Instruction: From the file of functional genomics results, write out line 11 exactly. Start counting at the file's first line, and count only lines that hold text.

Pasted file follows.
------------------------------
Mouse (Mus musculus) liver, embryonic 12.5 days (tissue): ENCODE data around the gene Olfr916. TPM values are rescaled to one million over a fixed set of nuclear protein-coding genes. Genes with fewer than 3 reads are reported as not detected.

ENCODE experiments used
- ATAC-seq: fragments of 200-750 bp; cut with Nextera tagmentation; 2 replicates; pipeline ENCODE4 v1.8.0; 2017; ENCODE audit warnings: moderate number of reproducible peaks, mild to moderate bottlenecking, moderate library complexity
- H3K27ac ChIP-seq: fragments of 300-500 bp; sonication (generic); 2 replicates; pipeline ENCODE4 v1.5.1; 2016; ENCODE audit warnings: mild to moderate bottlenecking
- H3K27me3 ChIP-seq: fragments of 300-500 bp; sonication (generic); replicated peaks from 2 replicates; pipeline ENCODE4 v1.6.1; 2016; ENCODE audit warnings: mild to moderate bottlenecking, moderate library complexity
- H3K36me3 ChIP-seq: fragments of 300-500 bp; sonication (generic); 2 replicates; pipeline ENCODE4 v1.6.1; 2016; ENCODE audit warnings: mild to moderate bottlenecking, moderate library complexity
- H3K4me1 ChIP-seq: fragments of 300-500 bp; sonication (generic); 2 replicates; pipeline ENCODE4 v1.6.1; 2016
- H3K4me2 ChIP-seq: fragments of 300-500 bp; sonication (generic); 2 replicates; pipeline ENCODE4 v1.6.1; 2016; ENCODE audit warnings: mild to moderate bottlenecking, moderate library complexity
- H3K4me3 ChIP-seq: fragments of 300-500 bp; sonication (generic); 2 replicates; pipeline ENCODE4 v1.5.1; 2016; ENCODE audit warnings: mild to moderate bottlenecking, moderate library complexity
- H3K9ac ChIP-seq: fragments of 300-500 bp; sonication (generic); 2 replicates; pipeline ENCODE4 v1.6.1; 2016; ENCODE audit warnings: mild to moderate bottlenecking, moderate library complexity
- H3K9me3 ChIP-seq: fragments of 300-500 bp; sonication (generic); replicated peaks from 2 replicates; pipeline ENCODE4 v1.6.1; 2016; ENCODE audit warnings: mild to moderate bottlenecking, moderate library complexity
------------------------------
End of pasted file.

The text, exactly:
- H3K9me3 ChIP-seq: fragments of 300-500 bp; sonication (generic); replicated peaks from 2 replicates; pipeline ENCODE4 v1.6.1; 2016; ENCODE audit warnings: mild to moderate bottlenecking, moderate library complexity